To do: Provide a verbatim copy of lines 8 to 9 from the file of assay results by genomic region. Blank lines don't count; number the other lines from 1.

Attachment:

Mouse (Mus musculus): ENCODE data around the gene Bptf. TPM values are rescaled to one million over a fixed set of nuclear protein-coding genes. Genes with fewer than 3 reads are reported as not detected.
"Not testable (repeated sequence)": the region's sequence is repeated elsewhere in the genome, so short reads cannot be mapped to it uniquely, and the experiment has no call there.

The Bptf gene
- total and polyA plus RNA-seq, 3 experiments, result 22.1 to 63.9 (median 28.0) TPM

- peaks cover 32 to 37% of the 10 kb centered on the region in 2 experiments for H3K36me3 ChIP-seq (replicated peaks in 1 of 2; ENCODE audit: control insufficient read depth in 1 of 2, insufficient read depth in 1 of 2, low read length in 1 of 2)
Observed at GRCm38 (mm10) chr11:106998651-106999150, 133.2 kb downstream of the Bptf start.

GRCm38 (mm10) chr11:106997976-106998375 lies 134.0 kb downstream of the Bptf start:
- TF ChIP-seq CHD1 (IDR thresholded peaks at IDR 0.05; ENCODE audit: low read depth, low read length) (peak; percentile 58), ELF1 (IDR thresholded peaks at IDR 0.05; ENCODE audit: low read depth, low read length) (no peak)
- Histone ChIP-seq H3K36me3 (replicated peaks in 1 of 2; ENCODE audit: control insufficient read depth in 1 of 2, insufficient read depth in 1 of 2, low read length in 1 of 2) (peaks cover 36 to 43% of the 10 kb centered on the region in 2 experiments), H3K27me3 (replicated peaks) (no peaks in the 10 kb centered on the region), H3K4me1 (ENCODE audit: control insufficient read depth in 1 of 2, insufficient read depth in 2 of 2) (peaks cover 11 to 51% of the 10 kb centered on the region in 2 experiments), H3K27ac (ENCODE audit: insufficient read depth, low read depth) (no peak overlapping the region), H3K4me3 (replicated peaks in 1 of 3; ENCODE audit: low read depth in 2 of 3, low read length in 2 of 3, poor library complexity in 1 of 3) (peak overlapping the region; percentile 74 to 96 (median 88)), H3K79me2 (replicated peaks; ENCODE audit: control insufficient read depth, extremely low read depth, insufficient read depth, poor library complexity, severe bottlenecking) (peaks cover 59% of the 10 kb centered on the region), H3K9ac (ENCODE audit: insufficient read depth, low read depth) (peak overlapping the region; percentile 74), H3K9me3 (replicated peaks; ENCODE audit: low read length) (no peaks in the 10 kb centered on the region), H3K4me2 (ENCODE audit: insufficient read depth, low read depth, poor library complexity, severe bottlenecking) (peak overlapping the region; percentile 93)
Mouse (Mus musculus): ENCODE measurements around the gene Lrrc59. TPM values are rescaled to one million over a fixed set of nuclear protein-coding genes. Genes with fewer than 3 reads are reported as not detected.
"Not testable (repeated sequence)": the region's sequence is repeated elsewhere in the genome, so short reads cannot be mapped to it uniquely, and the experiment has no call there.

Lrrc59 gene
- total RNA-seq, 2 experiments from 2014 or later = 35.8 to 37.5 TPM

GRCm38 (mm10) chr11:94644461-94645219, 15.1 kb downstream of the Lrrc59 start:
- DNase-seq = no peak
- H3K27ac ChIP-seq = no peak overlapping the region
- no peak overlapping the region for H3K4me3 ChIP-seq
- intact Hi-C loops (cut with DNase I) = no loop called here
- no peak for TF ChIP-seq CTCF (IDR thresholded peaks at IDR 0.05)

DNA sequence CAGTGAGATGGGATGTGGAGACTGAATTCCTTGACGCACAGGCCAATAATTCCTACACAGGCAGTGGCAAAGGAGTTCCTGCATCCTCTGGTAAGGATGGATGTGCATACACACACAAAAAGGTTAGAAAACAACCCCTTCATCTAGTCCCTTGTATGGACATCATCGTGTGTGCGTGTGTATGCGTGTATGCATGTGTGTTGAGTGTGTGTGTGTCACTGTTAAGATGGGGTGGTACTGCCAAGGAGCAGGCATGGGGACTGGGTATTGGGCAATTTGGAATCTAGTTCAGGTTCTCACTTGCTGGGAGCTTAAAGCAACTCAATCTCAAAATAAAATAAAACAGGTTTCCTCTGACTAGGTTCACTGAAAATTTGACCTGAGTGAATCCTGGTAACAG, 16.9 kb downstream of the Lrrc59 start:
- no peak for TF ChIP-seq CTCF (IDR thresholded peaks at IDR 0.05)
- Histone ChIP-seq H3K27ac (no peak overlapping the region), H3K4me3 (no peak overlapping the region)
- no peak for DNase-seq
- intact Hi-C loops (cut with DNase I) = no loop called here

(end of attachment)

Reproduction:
- TF ChIP-seq CHD1 (IDR thresholded peaks at IDR 0.05; ENCODE audit: low read depth, low read length) (peak; percentile 58), ELF1 (IDR thresholded peaks at IDR 0.05; ENCODE audit: low read depth, low read length) (no peak)
- Histone ChIP-seq H3K36me3 (replicated peaks in 1 of 2; ENCODE audit: control insufficient read depth in 1 of 2, insufficient read depth in 1 of 2, low read length in 1 of 2) (peaks cover 36 to 43% of the 10 kb centered on the region in 2 experiments), H3K27me3 (replicated peaks) (no peaks in the 10 kb centered on the region), H3K4me1 (ENCODE audit: control insufficient read depth in 1 of 2, insufficient read depth in 2 of 2) (peaks cover 11 to 51% of the 10 kb centered on the region in 2 experiments), H3K27ac (ENCODE audit: insufficient read depth, low read depth) (no peak overlapping the region), H3K4me3 (replicated peaks in 1 of 3; ENCODE audit: low read depth in 2 of 3, low read length in 2 of 3, poor library complexity in 1 of 3) (peak overlapping the region; percentile 74 to 96 (median 88)), H3K79me2 (replicated peaks; ENCODE audit: control insufficient read depth, extremely low read depth, insufficient read depth, poor library complexity, severe bottlenecking) (peaks cover 59% of the 10 kb centered on the region), H3K9ac (ENCODE audit: insufficient read depth, low read depth) (peak overlapping the region; percentile 74), H3K9me3 (replicated peaks; ENCODE audit: low read length) (no peaks in the 10 kb centered on the region), H3K4me2 (ENCODE audit: insufficient read depth, low read depth, poor library complexity, severe bottlenecking) (peak overlapping the region; percentile 93)